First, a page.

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The Dutch, strangely traditional

Holland is quite traditional, in some ways, and its people conservative — though famously tolerant.

I rode barefoot on a bicycle to a public swimming area. That was a bit funny, to some Dutch people. Some friends, girls, laughed at me when I got there. It was nice. That's funny to me, though, about the Dutch.

You don't see that — riding barefoot. I was on a good, single-speed (non-chain-hopping*) bicycle, and I felt safe. It was a beautiful hot day, full sunshine. Along the Ooijpolder dike between Ooijpolder and the big river Waal; it seemed right to go barefoot in a pair of shorts. I didn't want to stop anywhere else, only to go there, meet my girlfriend K_, and likely ride straight back to Nijmegen (which we did.)

The Dutch would not generally ride barefoot, because the Dutch would not generally ride barefoot.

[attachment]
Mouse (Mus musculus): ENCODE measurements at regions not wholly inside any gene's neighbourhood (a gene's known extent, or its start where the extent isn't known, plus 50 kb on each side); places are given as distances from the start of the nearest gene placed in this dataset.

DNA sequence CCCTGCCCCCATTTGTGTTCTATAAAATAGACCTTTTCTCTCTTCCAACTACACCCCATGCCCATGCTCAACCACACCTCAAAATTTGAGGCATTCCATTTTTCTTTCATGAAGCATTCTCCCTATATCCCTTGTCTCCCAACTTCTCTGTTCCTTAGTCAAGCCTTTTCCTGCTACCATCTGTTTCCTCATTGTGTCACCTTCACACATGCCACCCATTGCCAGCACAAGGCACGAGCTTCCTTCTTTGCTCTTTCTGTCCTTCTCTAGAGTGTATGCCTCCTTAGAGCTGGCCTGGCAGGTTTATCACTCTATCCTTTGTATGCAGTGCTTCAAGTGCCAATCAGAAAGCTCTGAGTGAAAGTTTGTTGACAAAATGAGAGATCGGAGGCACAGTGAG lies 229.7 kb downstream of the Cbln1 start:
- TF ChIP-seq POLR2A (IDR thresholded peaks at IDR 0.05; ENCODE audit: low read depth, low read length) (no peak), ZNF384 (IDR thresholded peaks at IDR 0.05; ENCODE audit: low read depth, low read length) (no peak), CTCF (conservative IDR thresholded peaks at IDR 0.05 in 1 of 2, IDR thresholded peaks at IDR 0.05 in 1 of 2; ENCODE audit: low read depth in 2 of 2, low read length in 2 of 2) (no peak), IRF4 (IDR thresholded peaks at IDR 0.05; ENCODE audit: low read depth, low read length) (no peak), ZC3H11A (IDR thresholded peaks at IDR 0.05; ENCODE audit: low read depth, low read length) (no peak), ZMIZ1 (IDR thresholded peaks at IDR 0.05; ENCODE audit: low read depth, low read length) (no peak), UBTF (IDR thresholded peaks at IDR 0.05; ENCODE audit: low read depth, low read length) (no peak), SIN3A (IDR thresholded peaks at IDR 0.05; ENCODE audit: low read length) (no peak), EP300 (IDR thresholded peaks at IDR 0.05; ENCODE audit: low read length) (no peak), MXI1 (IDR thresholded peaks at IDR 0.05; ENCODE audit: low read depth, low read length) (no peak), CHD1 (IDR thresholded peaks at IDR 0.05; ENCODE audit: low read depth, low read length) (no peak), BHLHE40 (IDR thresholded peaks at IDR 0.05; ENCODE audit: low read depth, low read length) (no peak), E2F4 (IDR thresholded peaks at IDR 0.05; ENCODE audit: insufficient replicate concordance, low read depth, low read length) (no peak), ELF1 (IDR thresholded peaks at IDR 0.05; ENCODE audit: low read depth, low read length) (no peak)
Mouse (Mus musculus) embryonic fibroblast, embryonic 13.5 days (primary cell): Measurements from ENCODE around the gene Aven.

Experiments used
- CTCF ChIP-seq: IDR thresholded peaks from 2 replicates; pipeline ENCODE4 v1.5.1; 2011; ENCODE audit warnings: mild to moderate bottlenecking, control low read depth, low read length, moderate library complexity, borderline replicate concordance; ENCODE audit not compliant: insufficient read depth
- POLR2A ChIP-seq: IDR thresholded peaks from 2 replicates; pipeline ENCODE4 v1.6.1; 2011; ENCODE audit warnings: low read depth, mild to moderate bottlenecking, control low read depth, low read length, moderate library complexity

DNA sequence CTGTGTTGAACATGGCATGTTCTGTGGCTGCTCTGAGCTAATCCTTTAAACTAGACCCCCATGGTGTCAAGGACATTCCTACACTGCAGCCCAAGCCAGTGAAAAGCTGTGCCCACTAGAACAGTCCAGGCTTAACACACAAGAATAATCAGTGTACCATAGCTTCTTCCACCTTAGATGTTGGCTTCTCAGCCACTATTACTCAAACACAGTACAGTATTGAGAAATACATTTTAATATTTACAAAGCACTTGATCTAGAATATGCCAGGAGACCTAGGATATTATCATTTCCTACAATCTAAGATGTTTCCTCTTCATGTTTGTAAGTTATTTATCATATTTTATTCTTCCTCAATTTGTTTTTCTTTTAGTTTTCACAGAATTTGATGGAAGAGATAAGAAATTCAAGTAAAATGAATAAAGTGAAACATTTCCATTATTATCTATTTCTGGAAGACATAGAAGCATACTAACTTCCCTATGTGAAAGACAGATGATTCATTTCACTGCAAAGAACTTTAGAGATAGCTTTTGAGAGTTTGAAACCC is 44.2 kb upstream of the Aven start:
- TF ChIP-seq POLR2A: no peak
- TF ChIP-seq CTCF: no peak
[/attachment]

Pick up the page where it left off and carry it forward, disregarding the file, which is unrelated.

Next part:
This, in a country renowned for being progressive and open. And it is. But strangely traditional.

  — August 2004

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* The typical Dutch bicycle has a three-speed gear changer in the rear hub, operated by a tensioned draw-cable switched by a lever on the right-hand thumb.

The quality and condition of the handlebar-mounted gear shifter to hold its position against the spring-drawn tension on the cable determines whether the bicycle will be likely to stay in a gear, or to possibly shift without rider input. This can be hazardous because one's foot can slip off a pedal as the chain pops between gears.

Return to "non-chain-hopping"...